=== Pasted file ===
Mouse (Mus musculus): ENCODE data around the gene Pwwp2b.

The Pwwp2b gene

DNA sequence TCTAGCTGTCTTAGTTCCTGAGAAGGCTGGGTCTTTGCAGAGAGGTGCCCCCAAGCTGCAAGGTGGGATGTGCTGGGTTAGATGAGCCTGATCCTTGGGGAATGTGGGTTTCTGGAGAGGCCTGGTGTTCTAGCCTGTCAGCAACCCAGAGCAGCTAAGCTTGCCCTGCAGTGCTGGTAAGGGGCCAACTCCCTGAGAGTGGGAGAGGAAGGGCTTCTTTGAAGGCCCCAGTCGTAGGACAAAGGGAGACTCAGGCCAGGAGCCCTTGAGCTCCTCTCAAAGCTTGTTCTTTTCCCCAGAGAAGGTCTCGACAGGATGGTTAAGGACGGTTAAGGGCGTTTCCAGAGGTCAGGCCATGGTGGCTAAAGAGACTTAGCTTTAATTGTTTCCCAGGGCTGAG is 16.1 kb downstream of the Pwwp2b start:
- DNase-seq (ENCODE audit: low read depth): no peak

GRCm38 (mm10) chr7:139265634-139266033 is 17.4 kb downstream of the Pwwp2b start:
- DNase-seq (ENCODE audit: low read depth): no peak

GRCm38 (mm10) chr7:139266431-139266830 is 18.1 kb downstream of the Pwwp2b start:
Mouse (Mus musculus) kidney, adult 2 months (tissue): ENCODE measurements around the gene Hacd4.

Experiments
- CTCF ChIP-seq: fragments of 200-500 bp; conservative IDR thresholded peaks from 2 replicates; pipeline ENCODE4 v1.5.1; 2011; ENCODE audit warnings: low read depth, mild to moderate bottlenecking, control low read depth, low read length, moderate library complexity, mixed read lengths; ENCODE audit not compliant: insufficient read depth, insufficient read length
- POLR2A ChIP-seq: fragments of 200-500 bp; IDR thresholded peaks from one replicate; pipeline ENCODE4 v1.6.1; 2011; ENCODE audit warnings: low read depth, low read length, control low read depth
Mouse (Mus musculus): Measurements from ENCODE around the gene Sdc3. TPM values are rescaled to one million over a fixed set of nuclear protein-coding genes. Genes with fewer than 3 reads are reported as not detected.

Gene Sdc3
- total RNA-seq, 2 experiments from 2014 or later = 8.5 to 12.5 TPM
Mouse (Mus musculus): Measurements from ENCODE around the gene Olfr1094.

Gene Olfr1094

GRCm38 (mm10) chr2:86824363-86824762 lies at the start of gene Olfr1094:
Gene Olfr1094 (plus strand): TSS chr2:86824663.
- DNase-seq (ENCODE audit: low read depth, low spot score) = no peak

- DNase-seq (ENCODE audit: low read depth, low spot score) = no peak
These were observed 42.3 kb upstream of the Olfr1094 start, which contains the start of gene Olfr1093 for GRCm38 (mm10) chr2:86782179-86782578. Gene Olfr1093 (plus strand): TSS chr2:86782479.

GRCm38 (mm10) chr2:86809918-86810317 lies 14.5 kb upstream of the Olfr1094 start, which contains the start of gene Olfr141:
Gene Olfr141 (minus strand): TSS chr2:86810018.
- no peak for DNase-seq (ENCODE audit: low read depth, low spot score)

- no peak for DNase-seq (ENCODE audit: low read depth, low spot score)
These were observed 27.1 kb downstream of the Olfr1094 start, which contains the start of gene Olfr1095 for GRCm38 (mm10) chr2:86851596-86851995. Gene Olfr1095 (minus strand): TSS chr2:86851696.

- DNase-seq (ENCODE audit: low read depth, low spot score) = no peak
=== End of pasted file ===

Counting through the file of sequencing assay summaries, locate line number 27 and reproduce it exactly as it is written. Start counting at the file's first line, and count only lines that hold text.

- DNase-seq (ENCODE audit: low read depth, low spot score) = no peak